The high-voltage electronic loads from dSPACE make it possible to emulate an electric motor and its battery during hardware-in-the-loop (HIL) simulation. Consequently, this lets you test control units for traction systems with voltages up to 1,250 V1) using integrated power electronics. The electronic loads can emulate either AC or DC sources.
The system power can easily be adjusted to the individual test requirements.
The high-voltage load setup based on the DS5386 High-Voltage Electronic Load Module from dSPACE has a compact and modular design. The compact units can be used flexibly with regard to currents per phase and number of phases as well as the type of source to be emulated. The system’s scalability allows for a combination of multiple high-voltage cabinets to further increase the test system’s power. Using the same hardware to emulate loads, such as electric motors, and sources, such as batteries, makes the systems cost-effective and easy to maintain. The energy flow in the system circulates without complex grid feedback, increasing efficiency while minimizing load and harmonic distortion on the mains supply. More components can be added to the emulator hardware, such as voltage ripple generators, a climate chamber, or precise conditioning units to control the cooling conditions for the device under test (DUT).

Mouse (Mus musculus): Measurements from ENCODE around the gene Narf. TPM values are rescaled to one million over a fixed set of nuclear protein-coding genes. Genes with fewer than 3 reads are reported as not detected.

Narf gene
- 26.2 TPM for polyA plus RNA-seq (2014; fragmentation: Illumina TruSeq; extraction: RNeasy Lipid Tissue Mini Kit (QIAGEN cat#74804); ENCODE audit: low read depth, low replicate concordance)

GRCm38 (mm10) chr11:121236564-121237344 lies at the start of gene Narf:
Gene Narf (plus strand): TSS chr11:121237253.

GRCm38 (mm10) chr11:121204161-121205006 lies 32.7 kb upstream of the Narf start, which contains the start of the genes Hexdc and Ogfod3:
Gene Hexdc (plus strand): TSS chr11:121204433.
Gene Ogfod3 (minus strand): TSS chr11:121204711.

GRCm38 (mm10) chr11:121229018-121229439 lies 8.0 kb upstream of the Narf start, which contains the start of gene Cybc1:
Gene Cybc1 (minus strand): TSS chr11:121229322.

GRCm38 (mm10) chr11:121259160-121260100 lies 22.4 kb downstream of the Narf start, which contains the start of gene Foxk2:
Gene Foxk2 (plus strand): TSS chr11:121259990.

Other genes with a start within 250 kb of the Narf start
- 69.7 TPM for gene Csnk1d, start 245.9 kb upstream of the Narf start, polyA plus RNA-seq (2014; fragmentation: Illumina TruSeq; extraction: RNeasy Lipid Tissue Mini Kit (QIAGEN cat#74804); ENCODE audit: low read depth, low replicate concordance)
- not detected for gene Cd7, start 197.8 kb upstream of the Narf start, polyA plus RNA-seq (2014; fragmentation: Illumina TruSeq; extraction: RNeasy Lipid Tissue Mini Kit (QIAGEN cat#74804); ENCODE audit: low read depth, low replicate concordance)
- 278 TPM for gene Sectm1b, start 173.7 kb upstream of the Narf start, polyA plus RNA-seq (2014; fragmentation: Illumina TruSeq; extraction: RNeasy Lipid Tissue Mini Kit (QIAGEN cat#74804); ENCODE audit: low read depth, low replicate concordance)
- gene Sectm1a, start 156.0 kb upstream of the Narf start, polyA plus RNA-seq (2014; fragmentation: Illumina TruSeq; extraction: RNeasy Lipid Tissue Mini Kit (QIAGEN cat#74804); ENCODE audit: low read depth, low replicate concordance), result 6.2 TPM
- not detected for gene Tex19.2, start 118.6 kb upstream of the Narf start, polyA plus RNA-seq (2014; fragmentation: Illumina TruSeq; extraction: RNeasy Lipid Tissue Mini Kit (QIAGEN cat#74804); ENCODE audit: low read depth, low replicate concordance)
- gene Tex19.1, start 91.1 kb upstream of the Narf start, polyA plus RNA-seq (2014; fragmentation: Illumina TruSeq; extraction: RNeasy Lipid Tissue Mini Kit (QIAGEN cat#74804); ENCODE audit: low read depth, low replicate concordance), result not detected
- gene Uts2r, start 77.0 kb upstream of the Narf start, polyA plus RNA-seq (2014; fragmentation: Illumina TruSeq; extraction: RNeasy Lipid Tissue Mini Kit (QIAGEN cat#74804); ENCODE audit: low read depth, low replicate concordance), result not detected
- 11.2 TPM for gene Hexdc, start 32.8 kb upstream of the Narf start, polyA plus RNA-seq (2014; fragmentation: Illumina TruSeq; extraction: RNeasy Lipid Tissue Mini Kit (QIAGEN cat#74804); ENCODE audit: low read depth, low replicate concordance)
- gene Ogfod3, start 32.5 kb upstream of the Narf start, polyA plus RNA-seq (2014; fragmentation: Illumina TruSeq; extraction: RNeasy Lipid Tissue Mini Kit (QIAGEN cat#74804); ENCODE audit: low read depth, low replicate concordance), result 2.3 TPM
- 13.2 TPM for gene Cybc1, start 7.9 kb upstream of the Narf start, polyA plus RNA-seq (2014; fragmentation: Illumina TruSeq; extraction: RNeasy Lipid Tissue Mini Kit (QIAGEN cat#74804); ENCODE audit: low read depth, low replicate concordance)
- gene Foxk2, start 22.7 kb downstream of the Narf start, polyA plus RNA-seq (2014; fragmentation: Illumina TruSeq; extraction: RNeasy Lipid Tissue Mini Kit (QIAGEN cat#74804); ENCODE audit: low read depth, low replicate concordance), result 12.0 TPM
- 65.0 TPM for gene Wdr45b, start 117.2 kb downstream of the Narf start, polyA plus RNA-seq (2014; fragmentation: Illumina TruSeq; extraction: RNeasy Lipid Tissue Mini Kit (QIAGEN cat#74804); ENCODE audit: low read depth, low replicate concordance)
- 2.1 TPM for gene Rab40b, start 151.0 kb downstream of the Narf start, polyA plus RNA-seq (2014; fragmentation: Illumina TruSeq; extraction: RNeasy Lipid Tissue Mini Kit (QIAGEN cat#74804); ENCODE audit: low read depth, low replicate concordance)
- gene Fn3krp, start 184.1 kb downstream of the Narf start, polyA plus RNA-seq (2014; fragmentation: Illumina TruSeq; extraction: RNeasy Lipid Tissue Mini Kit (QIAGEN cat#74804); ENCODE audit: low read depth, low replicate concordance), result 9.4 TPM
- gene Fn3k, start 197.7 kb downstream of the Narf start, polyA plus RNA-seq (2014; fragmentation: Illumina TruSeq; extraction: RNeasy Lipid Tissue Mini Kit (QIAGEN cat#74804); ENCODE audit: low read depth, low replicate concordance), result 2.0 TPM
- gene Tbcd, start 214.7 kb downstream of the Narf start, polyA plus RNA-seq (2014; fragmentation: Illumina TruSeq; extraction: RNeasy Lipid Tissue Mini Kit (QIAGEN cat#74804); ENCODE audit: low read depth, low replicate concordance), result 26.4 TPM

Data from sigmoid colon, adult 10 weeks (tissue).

All of these features improve test coverage at reduced costs (compared to a dynamometer) and reduced development times. Furthermore, this high-voltage load setup makes it possible to carry out standardized tests (e.g., LV123 and ISO/DIS 21498) that previously required a mechanical test bench. The tests can be fully automated, can run 24 hours a day, 7 days a week, and are 100% reproducible.
High-voltage electronic load module for power HIL simulation – ideally suited for testing electric motor controllers, including power electronics (voltage range: up to 1,250 V)
Simulation environment for high-voltage testing with required battery voltage and motor currentPower HIL Testing for Onboard Charger
Testing charging equipment with real currents and voltages and model-based grid emulation
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